Identifying and evaluating COBOL competencies for four-year information systems programs

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Virginia Polytechnic Institute and State University

This study determines how the COBOL competencies taught in information systems programs and those attained by information systems students compare to those needed on the job. Five research questions were posed:

  1. What are the introductory COBOL programming competencies required to be a COBOL programmer?

  2. To what extent do information systems program faculty perceive that they have taught COBOL programming competencies?

  3. What level of competence in COBOL programming do prospective employers expect information systems graduates to have on the job?

  4. To what extent do information systems seniors perceive that they have developed COBOL programming competencies?

  5. Which COBOL programming competencies did the faculty, prospective employers, and seniors rate similarly in regard to level of skill?

The respondents in the study were information systems faculty, prospective employers of information systems graduates, and information systems seniors. Usable responses were received from 85.4% of the total population.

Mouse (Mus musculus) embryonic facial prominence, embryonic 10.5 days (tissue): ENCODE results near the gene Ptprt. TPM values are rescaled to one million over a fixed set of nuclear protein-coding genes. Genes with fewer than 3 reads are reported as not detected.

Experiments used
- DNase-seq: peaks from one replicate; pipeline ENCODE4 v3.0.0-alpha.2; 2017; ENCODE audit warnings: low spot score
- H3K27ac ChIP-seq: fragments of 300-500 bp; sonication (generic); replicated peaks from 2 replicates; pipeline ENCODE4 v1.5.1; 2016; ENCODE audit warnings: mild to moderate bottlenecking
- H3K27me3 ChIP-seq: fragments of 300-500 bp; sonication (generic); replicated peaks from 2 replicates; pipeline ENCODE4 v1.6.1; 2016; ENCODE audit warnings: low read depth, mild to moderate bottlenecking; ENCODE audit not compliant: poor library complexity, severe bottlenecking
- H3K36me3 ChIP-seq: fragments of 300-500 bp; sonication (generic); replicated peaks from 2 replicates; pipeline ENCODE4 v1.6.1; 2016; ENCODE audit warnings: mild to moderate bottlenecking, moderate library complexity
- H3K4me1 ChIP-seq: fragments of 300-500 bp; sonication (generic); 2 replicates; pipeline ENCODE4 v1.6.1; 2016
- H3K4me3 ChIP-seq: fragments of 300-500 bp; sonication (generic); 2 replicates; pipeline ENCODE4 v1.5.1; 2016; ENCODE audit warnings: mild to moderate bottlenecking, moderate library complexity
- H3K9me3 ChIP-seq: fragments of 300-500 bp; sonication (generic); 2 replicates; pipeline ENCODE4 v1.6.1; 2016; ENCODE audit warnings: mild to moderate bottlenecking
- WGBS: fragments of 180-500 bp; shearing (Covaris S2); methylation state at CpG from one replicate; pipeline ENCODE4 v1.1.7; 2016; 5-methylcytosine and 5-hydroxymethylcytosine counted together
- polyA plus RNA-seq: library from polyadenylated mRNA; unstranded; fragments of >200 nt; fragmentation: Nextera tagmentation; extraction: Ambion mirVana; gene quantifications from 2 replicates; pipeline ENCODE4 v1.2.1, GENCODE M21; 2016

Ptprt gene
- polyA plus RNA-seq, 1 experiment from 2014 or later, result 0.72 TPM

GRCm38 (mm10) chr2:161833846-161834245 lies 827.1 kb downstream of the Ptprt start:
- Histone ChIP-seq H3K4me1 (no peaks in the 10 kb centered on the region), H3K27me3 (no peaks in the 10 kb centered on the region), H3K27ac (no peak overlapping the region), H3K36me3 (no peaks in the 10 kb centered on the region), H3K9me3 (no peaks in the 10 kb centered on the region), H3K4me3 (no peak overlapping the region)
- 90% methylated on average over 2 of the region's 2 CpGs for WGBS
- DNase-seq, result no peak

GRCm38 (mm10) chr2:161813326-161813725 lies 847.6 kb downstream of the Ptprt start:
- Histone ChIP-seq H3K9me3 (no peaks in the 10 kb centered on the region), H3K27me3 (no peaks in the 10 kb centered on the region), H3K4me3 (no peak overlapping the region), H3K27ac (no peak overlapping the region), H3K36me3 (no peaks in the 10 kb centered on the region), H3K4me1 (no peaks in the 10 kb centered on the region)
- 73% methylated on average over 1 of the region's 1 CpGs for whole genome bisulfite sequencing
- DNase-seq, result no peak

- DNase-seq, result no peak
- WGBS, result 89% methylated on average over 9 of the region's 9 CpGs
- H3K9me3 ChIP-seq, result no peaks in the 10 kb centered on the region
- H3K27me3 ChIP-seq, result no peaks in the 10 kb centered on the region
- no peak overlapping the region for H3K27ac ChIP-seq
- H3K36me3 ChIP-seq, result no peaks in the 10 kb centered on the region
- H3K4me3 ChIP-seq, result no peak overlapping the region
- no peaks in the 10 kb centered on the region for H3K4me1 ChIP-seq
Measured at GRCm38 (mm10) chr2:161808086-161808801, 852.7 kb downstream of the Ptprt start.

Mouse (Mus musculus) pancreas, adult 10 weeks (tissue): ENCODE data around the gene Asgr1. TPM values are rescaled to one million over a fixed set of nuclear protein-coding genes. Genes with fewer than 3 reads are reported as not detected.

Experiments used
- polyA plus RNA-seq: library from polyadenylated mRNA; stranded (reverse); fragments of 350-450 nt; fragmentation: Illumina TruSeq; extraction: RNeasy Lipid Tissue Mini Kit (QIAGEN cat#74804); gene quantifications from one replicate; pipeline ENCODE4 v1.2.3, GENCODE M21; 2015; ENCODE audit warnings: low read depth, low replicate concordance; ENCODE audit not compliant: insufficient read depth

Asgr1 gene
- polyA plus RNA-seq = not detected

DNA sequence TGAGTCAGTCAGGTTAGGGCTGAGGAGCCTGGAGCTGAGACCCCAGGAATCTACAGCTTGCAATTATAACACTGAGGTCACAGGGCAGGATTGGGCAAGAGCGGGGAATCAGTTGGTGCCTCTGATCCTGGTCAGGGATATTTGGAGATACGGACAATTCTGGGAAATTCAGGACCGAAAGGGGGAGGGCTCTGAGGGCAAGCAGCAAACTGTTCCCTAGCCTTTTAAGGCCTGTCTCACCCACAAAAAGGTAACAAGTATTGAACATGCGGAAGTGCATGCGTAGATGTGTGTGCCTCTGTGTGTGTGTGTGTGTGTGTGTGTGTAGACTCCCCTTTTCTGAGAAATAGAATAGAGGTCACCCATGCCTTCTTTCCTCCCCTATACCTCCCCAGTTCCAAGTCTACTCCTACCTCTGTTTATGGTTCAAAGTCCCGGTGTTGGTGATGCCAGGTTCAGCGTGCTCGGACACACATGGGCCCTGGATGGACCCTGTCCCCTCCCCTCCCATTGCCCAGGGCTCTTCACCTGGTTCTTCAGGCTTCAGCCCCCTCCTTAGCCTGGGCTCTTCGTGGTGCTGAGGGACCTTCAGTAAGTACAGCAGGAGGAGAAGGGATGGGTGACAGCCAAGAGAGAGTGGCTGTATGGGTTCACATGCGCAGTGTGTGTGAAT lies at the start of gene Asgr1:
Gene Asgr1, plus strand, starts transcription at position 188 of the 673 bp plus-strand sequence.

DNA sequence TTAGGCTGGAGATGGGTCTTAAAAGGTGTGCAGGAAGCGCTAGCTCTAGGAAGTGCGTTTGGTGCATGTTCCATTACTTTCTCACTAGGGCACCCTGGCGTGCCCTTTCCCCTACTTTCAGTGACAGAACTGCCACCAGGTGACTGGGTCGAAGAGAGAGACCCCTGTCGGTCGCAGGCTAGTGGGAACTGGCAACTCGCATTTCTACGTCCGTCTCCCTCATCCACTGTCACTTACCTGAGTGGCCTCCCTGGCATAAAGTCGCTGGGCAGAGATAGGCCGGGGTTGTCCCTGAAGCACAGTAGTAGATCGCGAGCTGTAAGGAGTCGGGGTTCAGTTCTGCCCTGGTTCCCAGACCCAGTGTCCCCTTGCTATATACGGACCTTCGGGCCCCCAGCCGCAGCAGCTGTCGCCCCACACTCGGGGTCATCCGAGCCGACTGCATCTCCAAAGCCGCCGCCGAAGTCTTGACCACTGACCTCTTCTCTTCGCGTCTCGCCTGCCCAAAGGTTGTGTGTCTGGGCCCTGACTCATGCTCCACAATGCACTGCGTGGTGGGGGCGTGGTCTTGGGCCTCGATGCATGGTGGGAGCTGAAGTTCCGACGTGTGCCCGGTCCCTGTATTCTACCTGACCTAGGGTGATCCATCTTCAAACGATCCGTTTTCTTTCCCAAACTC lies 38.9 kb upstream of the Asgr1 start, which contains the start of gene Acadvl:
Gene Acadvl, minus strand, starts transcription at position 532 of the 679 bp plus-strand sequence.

Findings reveal that there were two competencies for which the groups responded differently. These competencies were both in the preparation area. They were "Prepare a card record layout," and "Prepare a system flowchart." The two competencies which the groups had the least disagreement on were "Be familiar with group printing," and "Be familiar with accept statement."

Based upon the findings in this study, the following conclusions were drawn:

  1. The competencies identified through the search of the literature and validated by the panel of experts are the competencies needed on the job for COBOL programming and therefore appropriate for inclusion in the four-year information systems programs.

  2. The information systems faculty are adequately emphasizing in their programs the COBOL competencies they should be.

  3. The faculty rated the competencies taught somewhat higher than the prospective employers felt they were needed.